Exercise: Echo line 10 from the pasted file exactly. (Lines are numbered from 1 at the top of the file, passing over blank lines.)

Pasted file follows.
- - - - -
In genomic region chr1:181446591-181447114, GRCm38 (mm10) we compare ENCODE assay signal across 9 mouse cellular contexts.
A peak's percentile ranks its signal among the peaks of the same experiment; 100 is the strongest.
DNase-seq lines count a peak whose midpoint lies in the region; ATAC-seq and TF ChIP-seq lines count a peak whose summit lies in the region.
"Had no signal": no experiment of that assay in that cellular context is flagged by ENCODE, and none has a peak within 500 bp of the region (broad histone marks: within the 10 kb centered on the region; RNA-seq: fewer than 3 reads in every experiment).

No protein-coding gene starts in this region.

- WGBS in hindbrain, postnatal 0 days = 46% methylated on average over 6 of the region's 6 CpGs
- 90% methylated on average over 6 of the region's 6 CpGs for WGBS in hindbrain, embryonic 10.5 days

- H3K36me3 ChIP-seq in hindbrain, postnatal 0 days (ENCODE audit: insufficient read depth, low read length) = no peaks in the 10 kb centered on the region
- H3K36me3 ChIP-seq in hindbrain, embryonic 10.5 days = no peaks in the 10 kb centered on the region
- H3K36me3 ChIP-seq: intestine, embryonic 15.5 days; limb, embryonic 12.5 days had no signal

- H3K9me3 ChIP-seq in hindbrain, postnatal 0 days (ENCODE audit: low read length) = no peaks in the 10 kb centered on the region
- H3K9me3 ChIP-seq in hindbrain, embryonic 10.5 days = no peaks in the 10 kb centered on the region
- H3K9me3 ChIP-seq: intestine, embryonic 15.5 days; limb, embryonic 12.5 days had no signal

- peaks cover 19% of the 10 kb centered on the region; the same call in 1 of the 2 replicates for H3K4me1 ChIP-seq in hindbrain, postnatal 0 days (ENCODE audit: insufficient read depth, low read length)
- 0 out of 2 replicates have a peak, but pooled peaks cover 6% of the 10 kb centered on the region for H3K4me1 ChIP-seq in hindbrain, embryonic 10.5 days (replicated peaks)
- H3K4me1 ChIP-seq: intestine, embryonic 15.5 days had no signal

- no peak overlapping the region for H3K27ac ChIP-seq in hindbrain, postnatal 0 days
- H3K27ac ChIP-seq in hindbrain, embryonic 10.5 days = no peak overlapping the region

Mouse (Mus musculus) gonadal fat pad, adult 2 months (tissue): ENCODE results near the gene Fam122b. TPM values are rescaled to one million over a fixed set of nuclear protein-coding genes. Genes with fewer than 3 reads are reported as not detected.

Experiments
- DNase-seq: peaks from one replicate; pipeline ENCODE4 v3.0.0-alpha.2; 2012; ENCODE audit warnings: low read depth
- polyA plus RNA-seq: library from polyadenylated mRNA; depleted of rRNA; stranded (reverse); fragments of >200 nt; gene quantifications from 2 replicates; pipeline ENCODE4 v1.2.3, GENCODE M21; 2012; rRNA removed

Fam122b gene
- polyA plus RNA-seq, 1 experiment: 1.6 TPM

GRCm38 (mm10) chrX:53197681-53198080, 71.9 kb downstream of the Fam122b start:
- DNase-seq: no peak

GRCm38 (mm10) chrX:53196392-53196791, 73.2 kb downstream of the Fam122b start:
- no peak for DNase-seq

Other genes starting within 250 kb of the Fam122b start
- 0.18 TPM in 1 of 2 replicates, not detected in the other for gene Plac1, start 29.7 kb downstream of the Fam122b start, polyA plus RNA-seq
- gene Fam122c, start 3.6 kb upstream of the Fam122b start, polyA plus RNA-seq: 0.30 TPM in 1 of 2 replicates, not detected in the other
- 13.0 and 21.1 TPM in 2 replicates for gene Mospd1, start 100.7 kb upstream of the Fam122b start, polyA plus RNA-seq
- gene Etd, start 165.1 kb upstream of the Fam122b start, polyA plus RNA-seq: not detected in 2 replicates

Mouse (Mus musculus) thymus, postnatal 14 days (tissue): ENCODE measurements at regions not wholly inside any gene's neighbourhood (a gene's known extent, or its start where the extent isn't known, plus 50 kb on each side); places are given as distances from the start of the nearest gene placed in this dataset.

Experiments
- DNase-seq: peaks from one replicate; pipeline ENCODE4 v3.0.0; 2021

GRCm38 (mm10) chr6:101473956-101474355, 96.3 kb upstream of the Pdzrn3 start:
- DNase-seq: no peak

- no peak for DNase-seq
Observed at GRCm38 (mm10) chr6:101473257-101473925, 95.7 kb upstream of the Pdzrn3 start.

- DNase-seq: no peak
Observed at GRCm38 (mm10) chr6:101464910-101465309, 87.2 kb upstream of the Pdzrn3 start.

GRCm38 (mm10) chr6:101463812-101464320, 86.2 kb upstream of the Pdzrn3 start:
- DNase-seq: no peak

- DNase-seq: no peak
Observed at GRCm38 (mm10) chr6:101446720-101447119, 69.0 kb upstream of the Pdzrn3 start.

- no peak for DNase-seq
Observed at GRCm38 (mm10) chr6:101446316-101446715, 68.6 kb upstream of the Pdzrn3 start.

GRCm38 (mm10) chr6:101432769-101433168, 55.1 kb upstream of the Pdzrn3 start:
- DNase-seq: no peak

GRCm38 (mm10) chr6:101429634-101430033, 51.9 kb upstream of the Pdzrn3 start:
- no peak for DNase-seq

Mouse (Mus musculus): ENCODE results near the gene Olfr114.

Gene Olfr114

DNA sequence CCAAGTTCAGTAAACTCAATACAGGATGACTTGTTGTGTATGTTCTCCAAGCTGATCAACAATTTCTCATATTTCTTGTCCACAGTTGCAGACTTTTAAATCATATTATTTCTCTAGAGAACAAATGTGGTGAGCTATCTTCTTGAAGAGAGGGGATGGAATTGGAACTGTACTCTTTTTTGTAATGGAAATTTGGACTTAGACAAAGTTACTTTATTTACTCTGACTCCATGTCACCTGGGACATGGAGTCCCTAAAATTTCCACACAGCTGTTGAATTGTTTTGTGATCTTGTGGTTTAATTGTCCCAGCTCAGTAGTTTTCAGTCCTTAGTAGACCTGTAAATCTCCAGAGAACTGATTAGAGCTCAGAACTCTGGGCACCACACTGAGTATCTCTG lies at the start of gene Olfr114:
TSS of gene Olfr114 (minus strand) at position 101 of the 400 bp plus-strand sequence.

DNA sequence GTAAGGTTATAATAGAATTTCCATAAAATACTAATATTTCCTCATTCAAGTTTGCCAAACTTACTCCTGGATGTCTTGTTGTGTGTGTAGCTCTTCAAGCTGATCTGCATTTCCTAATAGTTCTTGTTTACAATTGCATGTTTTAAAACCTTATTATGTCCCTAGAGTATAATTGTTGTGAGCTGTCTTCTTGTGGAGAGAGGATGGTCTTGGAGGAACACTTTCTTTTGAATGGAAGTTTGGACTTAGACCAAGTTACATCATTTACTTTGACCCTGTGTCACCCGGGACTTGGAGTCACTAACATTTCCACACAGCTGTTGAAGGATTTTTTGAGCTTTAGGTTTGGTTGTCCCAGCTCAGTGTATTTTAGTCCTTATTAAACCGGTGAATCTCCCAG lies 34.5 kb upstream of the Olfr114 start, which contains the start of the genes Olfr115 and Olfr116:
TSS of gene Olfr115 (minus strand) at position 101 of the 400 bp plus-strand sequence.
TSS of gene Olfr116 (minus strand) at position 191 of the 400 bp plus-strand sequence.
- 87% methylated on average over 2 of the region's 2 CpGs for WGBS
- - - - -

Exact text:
- H3K36me3 ChIP-seq: intestine, embryonic 15.5 days; limb, embryonic 12.5 days had no signal